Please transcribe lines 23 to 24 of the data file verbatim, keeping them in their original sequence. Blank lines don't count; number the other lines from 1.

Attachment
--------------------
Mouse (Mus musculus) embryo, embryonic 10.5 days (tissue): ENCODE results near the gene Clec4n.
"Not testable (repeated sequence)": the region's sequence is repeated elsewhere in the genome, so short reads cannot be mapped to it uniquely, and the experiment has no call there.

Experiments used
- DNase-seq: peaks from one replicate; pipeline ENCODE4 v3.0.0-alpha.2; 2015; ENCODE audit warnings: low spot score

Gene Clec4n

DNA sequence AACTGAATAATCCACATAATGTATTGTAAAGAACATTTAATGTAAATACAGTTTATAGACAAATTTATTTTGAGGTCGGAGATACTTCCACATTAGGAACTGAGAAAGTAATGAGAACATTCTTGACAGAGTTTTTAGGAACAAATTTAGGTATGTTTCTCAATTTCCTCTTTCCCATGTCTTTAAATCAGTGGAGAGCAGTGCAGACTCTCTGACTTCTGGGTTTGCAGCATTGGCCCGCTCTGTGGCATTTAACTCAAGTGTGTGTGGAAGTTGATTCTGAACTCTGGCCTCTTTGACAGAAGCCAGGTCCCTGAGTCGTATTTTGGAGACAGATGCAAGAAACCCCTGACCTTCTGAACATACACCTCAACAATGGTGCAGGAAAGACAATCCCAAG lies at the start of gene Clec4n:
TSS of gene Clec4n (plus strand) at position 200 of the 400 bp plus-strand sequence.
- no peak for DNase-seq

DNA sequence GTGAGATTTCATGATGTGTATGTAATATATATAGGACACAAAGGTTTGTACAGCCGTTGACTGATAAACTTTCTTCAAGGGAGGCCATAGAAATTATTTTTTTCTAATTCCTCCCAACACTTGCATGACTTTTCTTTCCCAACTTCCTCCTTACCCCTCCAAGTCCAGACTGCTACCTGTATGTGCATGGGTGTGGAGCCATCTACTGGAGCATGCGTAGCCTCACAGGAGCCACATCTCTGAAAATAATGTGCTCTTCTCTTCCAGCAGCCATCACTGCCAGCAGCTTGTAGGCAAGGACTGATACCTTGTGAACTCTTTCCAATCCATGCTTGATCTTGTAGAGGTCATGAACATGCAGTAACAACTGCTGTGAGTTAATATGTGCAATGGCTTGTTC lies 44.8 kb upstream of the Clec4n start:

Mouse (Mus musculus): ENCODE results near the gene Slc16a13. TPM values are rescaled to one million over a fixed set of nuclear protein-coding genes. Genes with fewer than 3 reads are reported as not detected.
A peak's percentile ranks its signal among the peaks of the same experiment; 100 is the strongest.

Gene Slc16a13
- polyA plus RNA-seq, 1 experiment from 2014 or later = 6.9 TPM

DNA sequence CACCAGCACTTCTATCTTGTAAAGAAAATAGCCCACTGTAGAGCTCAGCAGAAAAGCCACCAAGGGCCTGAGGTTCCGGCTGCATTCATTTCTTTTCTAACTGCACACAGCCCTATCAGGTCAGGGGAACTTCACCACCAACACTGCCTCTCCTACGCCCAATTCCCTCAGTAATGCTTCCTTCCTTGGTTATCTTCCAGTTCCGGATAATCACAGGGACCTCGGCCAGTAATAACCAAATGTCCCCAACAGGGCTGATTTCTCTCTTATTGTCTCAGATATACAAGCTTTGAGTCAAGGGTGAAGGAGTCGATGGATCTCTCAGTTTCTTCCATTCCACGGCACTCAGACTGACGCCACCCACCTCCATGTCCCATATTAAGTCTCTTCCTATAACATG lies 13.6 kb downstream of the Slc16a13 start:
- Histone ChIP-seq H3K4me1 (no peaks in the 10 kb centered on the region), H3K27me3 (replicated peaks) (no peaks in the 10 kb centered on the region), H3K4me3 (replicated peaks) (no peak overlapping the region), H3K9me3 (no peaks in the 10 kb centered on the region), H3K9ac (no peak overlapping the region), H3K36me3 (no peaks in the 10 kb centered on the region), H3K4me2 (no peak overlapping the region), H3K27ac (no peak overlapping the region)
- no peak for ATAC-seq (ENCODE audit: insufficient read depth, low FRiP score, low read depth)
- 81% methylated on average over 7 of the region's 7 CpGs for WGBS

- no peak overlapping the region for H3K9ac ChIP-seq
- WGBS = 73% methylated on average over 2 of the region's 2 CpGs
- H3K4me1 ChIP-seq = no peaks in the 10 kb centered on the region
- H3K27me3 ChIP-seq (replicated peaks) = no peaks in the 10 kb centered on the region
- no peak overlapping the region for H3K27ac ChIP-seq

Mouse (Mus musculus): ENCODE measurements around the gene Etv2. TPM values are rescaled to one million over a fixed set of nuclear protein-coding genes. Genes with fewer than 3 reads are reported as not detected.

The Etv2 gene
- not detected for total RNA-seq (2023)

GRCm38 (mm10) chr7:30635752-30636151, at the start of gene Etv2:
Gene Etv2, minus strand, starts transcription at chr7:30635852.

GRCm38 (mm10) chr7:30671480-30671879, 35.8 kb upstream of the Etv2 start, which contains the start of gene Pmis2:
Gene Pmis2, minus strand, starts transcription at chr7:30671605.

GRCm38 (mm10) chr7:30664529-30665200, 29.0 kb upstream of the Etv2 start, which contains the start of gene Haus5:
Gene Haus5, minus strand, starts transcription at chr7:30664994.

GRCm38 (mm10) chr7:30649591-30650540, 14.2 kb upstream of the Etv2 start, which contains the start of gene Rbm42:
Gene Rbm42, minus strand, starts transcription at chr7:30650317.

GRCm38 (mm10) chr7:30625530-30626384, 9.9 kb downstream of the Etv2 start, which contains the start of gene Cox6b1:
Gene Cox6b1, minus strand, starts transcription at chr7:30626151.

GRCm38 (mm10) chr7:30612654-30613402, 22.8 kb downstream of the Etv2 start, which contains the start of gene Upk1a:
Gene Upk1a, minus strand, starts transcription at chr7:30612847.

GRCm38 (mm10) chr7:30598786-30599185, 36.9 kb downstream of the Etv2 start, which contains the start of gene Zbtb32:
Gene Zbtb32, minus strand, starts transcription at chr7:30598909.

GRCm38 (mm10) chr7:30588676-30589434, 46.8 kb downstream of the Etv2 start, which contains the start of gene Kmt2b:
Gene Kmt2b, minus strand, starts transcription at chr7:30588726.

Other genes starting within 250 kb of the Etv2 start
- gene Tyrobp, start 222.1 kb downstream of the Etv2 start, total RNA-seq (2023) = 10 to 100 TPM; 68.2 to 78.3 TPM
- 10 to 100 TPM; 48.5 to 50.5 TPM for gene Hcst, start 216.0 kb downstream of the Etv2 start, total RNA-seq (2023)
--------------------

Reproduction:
Mouse (Mus musculus): ENCODE measurements around the gene Etv2. TPM values are rescaled to one million over a fixed set of nuclear protein-coding genes. Genes with fewer than 3 reads are reported as not detected.

The Etv2 gene